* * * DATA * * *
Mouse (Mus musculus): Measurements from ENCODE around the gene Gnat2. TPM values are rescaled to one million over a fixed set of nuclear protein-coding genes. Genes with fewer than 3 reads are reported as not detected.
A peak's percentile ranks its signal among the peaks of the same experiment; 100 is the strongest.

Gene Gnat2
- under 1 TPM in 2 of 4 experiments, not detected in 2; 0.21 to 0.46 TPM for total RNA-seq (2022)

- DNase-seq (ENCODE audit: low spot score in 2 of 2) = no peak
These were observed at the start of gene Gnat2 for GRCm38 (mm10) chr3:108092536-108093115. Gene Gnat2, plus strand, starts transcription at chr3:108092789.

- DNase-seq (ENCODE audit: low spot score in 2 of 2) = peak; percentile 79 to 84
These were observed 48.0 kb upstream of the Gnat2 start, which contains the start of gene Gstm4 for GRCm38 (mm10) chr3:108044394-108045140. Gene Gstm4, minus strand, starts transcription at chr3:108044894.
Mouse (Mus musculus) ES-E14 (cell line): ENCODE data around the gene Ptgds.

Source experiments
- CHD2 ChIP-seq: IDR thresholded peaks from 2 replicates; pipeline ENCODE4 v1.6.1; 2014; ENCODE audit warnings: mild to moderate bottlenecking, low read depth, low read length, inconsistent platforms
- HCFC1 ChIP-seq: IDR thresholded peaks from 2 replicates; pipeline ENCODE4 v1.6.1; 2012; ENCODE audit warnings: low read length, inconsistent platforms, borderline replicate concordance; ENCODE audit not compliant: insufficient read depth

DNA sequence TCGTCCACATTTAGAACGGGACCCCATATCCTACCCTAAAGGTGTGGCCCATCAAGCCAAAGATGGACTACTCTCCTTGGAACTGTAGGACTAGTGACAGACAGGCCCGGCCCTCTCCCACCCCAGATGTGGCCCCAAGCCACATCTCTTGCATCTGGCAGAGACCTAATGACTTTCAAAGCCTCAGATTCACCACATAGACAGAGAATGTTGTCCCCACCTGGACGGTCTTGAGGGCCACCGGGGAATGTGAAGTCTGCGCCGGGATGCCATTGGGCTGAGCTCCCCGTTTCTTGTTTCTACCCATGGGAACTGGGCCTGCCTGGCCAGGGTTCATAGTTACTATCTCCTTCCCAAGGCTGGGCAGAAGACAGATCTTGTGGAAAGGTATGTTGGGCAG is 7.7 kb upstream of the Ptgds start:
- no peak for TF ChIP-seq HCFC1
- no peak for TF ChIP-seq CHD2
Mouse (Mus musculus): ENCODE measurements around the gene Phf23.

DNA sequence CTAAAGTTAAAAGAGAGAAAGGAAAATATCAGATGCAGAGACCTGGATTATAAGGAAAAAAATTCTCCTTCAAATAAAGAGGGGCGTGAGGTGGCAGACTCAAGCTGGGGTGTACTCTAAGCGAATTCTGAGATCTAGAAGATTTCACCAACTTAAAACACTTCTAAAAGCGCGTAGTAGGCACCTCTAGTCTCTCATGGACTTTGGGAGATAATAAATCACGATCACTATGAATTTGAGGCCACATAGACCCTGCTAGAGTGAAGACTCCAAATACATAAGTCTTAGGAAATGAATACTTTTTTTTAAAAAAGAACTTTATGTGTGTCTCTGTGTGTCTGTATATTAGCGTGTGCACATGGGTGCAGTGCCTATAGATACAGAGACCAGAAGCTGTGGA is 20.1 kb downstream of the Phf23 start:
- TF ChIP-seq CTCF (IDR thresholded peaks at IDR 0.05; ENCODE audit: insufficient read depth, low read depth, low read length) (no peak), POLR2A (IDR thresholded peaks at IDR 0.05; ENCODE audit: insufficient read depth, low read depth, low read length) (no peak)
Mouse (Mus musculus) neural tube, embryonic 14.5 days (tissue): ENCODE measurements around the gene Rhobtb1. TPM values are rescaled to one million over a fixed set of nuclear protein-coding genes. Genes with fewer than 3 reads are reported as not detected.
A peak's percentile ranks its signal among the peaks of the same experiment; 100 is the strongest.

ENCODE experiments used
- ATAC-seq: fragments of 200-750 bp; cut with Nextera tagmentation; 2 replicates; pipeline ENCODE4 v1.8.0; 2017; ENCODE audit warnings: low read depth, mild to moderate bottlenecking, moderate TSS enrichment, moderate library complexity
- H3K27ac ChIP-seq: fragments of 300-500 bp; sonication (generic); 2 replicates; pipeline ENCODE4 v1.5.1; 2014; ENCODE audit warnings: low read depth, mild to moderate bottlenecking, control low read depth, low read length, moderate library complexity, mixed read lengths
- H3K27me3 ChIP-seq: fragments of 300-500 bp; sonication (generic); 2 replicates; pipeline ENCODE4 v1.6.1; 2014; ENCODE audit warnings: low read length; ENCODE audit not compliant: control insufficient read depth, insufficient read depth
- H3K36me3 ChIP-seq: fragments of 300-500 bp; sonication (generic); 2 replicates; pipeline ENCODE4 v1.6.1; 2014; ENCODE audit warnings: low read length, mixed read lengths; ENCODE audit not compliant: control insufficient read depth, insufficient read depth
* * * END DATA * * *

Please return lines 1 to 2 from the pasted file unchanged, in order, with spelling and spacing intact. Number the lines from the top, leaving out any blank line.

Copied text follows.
Mouse (Mus musculus): Measurements from ENCODE around the gene Gnat2. TPM values are rescaled to one million over a fixed set of nuclear protein-coding genes. Genes with fewer than 3 reads are reported as not detected.
A peak's percentile ranks its signal among the peaks of the same experiment; 100 is the strongest.